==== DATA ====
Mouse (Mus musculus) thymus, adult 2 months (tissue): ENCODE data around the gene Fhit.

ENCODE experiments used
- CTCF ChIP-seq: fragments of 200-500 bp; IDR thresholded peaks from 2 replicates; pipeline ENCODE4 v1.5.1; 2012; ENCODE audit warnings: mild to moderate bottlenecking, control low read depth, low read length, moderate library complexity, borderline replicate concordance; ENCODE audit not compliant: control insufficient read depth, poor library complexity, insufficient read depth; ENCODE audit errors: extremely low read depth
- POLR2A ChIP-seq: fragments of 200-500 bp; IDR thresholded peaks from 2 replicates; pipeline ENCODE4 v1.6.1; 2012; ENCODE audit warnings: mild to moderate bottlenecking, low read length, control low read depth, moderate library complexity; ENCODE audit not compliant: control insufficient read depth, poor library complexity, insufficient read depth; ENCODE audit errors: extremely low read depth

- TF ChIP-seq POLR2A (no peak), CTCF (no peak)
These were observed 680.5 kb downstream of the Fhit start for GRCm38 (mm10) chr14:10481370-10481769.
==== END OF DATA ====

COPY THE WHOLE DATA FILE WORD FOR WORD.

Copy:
Mouse (Mus musculus) thymus, adult 2 months (tissue): ENCODE data around the gene Fhit.

ENCODE experiments used
- CTCF ChIP-seq: fragments of 200-500 bp; IDR thresholded peaks from 2 replicates; pipeline ENCODE4 v1.5.1; 2012; ENCODE audit warnings: mild to moderate bottlenecking, control low read depth, low read length, moderate library complexity, borderline replicate concordance; ENCODE audit not compliant: control insufficient read depth, poor library complexity, insufficient read depth; ENCODE audit errors: extremely low read depth
- POLR2A ChIP-seq: fragments of 200-500 bp; IDR thresholded peaks from 2 replicates; pipeline ENCODE4 v1.6.1; 2012; ENCODE audit warnings: mild to moderate bottlenecking, low read length, control low read depth, moderate library complexity; ENCODE audit not compliant: control insufficient read depth, poor library complexity, insufficient read depth; ENCODE audit errors: extremely low read depth

- TF ChIP-seq POLR2A (no peak), CTCF (no peak)
These were observed 680.5 kb downstream of the Fhit start for GRCm38 (mm10) chr14:10481370-10481769.